It was a busy Tuesday morning when Candy’s father showed up at the commune. Grace answered the door.
“Can I help you?” she asked.
“Is this the commune?” he asked in reply. He made the word sound like calm-MEWN.
“Yeah, it is. Looking for something in particular?”
“My daughter,” he said. “Can I come in?”
“Come on in,” Grace said and opened the door wide.
He was a tall man, graying at the temples, and wearing a faded flannel shirt.
“Who’s your daughter?” asked Grace.
“I think she goes by Candy, unless she’s taken some new name like Sunflower Rainbow.”
“Nope,” said Grace. “She still using Candy.”
“Is your name Sunflower Rainbow?”
“Nope, again. My name is Grace.”
“That sounds like a nice ordinary name. What kind of hippy commune is this anyway?”
Ken poked his head into the room.
“Can you find Candy?” Grace asked him. “I think that she’s in the kitchen. Tell her that her father is here.”
“Sure,” said Ken. “I’ll be back with her in a minute.”
After he left, Candy’s father tried again. “So was that Sunflower Rainbow?”
“No,” laughed Grace. “That was Ken.”
“Boy, this commune is a real disappointment.”
“You really like it here?” Candy’s father asked her when they were alone in a back room. “No one’s making you do drugs or anything?”
“Daddy!” Candy screeched. “I haven’t ever seen anyone here do drugs. Everybody’s busy working, farming or building or cooking or cleaning or working in the stands. We work hard here.”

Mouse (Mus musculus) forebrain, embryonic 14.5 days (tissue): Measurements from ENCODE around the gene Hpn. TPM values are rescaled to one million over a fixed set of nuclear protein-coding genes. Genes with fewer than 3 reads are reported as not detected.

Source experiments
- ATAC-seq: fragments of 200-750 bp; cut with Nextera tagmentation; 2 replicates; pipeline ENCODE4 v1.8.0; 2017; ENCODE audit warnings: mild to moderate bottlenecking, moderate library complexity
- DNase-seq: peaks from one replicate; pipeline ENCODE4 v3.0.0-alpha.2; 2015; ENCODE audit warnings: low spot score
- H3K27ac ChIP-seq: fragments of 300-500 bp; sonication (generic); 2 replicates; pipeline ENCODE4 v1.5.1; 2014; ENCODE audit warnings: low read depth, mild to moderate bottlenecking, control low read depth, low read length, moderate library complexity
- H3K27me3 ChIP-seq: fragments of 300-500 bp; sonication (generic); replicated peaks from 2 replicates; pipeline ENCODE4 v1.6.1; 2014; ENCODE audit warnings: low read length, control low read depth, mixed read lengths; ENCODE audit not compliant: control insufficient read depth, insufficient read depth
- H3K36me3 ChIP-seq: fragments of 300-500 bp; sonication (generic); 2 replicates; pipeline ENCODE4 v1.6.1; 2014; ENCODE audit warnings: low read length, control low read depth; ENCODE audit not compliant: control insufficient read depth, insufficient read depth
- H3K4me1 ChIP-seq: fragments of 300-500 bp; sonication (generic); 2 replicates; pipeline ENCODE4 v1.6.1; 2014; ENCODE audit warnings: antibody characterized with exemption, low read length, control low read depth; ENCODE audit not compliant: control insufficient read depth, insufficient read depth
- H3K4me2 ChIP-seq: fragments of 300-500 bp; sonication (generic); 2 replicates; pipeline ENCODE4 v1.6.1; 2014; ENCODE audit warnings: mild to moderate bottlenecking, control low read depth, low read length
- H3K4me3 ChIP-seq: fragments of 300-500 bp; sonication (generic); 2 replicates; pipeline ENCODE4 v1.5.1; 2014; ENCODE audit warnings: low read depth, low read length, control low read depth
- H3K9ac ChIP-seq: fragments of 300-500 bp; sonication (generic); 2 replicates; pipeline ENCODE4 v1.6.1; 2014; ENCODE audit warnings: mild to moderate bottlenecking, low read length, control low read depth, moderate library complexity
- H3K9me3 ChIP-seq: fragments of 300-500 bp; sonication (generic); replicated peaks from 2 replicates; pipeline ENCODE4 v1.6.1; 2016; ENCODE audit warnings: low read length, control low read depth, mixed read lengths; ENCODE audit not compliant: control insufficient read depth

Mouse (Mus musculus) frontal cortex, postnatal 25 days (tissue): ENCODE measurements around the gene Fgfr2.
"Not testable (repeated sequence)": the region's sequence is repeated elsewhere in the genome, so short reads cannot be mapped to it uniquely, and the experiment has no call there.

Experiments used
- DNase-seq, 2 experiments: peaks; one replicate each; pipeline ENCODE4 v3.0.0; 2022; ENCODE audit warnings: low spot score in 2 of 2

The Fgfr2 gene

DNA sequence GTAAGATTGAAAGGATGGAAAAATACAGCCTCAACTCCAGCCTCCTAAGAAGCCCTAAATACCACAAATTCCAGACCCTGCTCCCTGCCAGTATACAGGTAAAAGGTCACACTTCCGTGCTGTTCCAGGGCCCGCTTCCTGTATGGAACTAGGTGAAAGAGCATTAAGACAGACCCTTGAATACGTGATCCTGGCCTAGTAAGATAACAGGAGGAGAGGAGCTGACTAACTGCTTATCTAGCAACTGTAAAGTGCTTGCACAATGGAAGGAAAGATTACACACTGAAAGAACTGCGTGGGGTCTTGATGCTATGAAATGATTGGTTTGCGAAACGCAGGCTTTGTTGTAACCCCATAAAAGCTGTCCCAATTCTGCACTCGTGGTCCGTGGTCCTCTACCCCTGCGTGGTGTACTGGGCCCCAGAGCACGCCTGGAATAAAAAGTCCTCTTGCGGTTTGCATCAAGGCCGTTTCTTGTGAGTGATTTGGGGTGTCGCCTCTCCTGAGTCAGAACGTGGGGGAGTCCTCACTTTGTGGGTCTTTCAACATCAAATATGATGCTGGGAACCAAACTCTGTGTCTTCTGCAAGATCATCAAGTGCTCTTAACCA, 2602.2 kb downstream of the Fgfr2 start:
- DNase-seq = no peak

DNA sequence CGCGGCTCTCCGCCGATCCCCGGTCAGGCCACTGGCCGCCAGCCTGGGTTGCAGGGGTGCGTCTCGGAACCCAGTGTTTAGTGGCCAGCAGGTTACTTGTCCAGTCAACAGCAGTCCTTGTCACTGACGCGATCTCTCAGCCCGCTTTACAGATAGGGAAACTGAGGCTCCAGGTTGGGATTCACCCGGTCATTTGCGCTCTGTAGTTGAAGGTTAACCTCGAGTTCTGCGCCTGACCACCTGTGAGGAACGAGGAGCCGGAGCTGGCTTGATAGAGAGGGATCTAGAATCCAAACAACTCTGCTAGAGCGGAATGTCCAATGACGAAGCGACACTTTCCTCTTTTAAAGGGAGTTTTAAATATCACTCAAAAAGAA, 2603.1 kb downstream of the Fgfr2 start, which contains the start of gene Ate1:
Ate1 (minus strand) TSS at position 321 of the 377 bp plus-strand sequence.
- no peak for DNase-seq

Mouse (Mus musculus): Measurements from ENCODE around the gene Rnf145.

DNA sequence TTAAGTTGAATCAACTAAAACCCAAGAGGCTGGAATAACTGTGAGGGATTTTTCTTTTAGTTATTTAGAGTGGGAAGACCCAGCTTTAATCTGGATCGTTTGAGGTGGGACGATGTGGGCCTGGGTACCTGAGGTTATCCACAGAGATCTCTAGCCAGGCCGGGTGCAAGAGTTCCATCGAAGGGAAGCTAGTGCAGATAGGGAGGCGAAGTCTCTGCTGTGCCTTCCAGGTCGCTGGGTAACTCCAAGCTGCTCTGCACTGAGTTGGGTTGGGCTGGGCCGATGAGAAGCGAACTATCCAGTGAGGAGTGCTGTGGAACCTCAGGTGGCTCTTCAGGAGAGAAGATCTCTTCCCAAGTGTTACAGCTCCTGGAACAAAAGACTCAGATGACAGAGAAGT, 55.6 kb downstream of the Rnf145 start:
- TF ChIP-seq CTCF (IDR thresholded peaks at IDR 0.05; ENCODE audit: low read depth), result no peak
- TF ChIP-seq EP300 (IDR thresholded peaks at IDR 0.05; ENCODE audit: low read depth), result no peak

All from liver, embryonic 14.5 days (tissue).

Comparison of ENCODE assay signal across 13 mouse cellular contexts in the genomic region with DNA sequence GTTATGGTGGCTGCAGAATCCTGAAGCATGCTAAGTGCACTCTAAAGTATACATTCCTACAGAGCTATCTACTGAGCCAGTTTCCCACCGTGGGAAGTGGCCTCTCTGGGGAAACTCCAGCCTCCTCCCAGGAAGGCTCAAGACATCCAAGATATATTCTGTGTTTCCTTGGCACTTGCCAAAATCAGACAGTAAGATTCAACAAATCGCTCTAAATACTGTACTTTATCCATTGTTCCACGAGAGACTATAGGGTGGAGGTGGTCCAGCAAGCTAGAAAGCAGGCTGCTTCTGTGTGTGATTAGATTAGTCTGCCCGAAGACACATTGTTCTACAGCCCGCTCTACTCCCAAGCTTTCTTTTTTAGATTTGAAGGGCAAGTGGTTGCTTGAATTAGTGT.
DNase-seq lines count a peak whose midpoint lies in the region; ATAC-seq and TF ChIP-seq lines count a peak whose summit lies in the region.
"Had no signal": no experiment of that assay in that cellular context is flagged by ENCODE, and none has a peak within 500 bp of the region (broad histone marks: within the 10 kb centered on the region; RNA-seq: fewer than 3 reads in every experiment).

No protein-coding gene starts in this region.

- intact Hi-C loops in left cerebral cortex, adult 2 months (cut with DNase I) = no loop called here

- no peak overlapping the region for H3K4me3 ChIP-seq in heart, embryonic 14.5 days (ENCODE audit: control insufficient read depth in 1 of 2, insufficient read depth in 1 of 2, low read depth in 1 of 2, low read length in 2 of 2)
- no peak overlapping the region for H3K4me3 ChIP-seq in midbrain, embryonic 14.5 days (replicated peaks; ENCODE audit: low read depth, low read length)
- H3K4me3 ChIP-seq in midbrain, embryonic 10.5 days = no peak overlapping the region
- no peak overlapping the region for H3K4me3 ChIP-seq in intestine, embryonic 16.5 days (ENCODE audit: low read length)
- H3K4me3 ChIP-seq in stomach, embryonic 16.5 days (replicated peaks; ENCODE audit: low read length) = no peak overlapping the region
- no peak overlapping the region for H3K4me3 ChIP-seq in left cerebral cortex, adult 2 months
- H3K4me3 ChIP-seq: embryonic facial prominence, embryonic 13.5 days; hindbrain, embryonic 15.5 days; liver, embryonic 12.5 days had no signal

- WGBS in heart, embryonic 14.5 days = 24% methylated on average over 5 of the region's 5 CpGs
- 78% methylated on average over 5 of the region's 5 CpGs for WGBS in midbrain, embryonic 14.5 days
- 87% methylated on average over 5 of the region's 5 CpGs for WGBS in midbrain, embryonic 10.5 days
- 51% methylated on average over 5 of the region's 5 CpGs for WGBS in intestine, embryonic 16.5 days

“It seems like a nice place,” he admitted. “The folks I’ve seen were polite and nicely dressed and didn’t even have weird names.”
“It’s a really good place. They’re really sweet here and they care about each other. I’m glad I’m here.”
“Okay,” her father said. “I’ll tell your mother that you’re doing okay. She was a little worried about you.”
“Yeah, tell her that I miss her,” Candy said. “I’ll come by this weekend.”
Zelda rushed into the room. “Oh, sorry, I didn’t realize you had company.”
“We’re just finishing up,” Candy said. “I’ll be back in the kitchen in a couple of minutes.”
“Okay,” Zelda said. “See you soon.”
“Wow,” said Candy’s father when Zelda left. “She looks just like your grandmother.”
“I know,” Candy said, “I’ve told her that. I think lots of old ladies look like that.”
“Okay, as long as I know that you’re fine.”
“Yeah, I’m great,” Candy said. “I’ll walk you out.”
Once her father left, Candy cut through the dining room on her way to the kitchen. Sowbug and Earthworm were there, hanging out, talking. Angel and Winter and Chuck came in. Winter and Chuck were wearing nearly matching peach and magenta gowns with clunky brown boots and striped socks.
“No weird names. Nicely dressed. Right,” Candy muttered.